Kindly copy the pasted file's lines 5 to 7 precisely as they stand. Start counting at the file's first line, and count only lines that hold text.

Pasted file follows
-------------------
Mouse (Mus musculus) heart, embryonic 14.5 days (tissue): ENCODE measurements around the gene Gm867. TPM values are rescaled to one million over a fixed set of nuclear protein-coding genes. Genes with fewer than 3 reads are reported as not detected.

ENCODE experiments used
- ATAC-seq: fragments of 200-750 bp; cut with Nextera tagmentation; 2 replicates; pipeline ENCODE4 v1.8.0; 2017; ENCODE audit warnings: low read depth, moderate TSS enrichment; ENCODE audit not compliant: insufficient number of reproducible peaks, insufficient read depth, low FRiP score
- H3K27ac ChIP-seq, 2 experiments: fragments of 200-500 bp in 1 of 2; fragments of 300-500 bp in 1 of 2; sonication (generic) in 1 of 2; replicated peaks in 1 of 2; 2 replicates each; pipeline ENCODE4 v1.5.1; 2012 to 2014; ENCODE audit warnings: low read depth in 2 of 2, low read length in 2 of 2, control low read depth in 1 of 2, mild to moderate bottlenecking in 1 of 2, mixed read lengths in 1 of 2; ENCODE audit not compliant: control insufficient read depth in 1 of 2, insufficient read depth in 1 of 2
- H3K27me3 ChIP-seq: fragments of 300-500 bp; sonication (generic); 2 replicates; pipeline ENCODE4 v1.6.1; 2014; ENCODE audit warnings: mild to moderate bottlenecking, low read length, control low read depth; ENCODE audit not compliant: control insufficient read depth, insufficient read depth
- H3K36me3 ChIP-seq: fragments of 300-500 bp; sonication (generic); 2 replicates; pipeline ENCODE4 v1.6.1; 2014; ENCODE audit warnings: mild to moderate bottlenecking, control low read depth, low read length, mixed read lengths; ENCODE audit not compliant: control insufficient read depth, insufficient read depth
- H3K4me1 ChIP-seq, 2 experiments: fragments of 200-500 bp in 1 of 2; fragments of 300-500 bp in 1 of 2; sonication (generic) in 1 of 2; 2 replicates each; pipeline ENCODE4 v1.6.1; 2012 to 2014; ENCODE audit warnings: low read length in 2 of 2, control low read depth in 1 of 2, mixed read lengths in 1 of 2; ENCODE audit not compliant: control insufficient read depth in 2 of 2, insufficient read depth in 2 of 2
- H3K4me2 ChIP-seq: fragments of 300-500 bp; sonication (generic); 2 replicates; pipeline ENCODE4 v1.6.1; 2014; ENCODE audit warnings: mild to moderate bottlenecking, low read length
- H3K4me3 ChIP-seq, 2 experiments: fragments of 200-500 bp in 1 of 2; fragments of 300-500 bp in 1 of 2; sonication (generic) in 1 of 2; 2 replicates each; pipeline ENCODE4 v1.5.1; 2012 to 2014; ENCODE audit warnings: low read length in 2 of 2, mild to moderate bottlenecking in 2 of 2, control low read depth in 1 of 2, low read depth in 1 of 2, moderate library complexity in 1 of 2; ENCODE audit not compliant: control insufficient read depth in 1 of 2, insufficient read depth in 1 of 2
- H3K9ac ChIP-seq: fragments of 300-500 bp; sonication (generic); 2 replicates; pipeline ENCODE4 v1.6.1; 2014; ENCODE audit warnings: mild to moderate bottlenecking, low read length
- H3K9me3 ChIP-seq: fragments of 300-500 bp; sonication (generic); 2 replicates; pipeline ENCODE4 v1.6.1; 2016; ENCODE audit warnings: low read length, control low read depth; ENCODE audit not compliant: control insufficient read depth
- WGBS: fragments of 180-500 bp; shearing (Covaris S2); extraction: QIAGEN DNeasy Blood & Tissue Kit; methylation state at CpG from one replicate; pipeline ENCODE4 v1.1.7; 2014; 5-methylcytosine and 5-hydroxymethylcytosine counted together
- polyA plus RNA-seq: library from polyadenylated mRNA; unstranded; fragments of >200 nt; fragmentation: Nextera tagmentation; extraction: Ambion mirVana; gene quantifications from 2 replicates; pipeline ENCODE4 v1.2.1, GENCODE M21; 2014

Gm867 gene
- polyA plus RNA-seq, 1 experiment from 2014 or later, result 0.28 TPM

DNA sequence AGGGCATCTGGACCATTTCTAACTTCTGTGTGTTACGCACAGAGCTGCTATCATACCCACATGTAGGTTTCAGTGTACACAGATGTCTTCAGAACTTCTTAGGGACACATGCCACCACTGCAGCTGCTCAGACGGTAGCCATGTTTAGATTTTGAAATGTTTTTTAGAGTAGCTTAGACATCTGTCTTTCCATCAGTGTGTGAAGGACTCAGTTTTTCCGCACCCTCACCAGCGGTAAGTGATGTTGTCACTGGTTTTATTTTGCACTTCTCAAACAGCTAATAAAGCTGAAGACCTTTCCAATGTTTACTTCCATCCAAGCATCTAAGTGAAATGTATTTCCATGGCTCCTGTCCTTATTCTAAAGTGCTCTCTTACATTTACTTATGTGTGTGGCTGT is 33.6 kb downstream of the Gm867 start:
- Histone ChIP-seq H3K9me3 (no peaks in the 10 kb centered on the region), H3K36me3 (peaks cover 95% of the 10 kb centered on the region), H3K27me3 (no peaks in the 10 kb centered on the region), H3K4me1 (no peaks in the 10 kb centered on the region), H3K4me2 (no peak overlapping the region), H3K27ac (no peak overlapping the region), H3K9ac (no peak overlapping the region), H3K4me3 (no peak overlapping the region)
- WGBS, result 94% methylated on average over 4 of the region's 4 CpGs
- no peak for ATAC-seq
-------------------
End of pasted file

- H3K27me3 ChIP-seq: fragments of 300-500 bp; sonication (generic); 2 replicates; pipeline ENCODE4 v1.6.1; 2014; ENCODE audit warnings: mild to moderate bottlenecking, low read length, control low read depth; ENCODE audit not compliant: control insufficient read depth, insufficient read depth
- H3K36me3 ChIP-seq: fragments of 300-500 bp; sonication (generic); 2 replicates; pipeline ENCODE4 v1.6.1; 2014; ENCODE audit warnings: mild to moderate bottlenecking, control low read depth, low read length, mixed read lengths; ENCODE audit not compliant: control insufficient read depth, insufficient read depth
- H3K4me1 ChIP-seq, 2 experiments: fragments of 200-500 bp in 1 of 2; fragments of 300-500 bp in 1 of 2; sonication (generic) in 1 of 2; 2 replicates each; pipeline ENCODE4 v1.6.1; 2012 to 2014; ENCODE audit warnings: low read length in 2 of 2, control low read depth in 1 of 2, mixed read lengths in 1 of 2; ENCODE audit not compliant: control insufficient read depth in 2 of 2, insufficient read depth in 2 of 2